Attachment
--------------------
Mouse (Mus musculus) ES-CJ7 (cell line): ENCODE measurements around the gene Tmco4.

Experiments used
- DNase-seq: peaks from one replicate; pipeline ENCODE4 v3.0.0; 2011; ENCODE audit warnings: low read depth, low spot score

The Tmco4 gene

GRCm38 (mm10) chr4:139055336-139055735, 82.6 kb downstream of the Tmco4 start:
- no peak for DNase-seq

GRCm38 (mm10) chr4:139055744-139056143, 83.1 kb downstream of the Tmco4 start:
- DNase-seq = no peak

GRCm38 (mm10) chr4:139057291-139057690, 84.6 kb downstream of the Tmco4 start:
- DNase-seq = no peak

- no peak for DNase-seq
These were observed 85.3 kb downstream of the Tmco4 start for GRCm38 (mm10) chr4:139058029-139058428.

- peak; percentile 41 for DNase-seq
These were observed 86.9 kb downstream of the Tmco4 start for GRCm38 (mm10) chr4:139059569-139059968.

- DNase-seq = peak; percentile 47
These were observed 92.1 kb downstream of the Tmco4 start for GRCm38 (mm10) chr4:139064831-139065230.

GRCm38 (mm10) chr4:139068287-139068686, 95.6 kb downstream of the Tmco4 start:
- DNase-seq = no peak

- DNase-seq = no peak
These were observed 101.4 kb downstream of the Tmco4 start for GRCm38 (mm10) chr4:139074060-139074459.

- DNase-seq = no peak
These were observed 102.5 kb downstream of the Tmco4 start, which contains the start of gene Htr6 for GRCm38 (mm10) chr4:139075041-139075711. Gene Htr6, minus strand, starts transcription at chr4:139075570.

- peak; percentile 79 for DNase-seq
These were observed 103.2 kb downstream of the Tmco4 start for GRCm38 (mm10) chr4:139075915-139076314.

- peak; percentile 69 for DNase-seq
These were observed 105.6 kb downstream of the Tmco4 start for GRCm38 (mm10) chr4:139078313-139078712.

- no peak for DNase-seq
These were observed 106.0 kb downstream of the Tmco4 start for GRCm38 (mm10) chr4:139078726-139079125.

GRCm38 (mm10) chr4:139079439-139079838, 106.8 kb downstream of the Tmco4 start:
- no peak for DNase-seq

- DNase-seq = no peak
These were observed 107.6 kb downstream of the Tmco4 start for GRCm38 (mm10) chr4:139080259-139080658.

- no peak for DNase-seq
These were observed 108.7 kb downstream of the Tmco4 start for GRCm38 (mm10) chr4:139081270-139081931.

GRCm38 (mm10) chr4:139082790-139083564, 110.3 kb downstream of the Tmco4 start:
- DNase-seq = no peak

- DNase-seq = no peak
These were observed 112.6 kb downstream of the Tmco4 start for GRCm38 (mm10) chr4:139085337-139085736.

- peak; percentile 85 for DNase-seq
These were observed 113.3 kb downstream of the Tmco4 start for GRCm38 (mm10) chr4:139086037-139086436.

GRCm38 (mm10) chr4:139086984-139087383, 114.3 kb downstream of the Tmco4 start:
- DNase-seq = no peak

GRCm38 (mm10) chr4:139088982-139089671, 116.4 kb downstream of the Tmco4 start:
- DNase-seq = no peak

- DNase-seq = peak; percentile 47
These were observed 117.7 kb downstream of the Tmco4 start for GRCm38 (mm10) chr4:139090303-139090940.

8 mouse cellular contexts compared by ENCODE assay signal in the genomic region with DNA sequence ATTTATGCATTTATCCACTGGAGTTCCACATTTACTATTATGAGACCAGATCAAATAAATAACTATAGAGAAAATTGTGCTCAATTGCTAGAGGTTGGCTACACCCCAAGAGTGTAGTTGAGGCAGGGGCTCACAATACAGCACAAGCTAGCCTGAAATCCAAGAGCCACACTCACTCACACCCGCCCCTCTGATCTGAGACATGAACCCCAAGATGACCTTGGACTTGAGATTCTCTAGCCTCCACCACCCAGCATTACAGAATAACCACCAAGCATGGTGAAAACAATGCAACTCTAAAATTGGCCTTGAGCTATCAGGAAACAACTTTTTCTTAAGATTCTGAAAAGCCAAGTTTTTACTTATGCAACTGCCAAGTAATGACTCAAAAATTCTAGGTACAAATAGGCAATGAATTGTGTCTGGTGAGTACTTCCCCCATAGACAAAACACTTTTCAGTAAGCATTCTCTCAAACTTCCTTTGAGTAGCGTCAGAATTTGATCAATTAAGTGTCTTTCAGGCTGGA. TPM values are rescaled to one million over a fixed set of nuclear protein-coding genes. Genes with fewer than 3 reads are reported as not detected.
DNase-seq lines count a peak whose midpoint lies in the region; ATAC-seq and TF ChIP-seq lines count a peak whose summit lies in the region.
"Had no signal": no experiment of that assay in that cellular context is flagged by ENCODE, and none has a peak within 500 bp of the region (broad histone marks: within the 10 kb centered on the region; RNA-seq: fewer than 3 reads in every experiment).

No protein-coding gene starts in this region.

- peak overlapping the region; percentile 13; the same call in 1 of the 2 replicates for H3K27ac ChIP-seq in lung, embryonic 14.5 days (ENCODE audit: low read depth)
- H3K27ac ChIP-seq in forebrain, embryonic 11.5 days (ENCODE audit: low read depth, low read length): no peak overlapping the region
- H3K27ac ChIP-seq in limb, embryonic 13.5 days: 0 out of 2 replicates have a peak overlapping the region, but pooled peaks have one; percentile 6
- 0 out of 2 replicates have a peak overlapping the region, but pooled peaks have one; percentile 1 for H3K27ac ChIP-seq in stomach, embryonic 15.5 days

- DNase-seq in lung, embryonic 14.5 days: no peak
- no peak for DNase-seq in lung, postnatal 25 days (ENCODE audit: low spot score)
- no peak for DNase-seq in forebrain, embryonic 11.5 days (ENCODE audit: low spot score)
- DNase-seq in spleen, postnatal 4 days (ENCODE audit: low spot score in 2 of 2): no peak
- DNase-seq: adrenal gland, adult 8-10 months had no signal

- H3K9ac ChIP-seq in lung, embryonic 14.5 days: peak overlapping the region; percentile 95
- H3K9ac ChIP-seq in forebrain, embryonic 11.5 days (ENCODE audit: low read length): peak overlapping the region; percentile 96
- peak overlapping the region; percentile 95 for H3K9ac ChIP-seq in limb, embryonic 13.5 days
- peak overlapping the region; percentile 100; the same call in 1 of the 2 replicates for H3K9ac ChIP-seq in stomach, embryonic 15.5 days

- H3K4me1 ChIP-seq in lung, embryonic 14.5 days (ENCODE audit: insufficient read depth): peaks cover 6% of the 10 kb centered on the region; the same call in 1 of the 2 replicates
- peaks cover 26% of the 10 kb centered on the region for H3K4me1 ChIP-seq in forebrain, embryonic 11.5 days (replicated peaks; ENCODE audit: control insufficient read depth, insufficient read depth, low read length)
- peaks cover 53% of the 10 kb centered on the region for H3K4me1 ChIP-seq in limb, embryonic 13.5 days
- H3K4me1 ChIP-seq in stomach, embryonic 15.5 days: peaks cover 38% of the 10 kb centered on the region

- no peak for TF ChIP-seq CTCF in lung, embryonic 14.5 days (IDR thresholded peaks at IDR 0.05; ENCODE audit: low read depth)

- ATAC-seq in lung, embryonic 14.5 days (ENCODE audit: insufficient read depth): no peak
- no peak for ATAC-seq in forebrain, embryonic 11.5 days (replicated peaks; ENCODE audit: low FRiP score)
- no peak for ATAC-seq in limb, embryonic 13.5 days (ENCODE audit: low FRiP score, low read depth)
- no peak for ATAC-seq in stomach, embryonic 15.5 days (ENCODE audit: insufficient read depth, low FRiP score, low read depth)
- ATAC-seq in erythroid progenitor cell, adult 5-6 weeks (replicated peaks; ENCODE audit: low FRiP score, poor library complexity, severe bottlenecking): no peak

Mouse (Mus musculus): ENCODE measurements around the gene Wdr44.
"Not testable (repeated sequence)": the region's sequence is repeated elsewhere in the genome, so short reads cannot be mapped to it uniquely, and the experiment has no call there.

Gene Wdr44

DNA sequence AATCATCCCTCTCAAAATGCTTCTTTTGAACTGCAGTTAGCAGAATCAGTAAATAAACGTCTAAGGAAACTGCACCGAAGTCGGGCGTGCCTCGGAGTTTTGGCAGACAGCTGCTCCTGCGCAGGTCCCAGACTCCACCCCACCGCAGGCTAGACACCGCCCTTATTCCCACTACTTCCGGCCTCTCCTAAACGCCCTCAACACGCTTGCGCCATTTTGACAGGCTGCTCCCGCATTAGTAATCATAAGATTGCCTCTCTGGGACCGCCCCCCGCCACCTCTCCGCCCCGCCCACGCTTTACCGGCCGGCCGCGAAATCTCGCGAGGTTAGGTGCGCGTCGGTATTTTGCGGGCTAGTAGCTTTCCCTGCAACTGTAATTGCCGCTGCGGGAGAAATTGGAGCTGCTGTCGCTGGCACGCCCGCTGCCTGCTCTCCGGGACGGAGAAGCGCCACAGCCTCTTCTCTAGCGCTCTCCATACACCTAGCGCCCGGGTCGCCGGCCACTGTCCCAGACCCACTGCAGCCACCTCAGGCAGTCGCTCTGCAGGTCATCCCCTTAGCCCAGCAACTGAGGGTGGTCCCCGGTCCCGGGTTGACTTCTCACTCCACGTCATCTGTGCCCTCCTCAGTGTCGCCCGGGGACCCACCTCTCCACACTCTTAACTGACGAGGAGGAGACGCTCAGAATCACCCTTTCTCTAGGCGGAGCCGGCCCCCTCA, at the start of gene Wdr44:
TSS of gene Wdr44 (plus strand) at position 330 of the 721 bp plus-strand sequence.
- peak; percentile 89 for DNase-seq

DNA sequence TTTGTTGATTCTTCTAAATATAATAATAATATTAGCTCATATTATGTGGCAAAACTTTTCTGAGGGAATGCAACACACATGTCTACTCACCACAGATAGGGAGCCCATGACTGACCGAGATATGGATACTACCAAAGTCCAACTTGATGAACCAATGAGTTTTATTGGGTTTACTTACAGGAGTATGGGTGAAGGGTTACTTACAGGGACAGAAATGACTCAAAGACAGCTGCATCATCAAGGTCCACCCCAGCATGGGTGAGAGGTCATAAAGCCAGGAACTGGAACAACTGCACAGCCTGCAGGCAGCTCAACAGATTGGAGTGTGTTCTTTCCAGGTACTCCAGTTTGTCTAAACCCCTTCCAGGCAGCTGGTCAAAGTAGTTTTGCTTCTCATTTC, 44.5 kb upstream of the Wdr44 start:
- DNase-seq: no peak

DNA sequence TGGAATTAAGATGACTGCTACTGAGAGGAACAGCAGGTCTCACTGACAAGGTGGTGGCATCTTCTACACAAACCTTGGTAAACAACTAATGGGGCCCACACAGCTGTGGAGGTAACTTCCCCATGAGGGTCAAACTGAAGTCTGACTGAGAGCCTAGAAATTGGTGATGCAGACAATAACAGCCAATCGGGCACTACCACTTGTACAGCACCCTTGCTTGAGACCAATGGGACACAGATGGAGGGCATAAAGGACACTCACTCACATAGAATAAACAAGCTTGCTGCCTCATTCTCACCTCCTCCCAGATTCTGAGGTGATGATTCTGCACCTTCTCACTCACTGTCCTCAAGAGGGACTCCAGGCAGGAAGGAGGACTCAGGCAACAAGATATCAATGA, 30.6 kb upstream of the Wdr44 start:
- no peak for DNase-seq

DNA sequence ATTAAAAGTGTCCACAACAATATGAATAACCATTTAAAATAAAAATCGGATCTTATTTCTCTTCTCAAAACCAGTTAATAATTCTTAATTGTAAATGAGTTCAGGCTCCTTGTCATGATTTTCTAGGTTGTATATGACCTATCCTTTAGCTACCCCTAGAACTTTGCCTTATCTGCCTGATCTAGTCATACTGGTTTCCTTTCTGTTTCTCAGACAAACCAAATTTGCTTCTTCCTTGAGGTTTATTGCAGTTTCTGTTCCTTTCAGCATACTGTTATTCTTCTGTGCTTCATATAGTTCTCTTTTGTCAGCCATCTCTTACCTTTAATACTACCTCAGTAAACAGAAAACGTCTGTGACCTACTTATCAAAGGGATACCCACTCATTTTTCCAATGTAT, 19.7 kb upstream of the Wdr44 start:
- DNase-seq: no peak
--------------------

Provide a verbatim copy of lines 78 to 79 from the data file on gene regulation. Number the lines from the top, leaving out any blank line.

TSS of gene Wdr44 (plus strand) at position 330 of the 721 bp plus-strand sequence.
- peak; percentile 89 for DNase-seq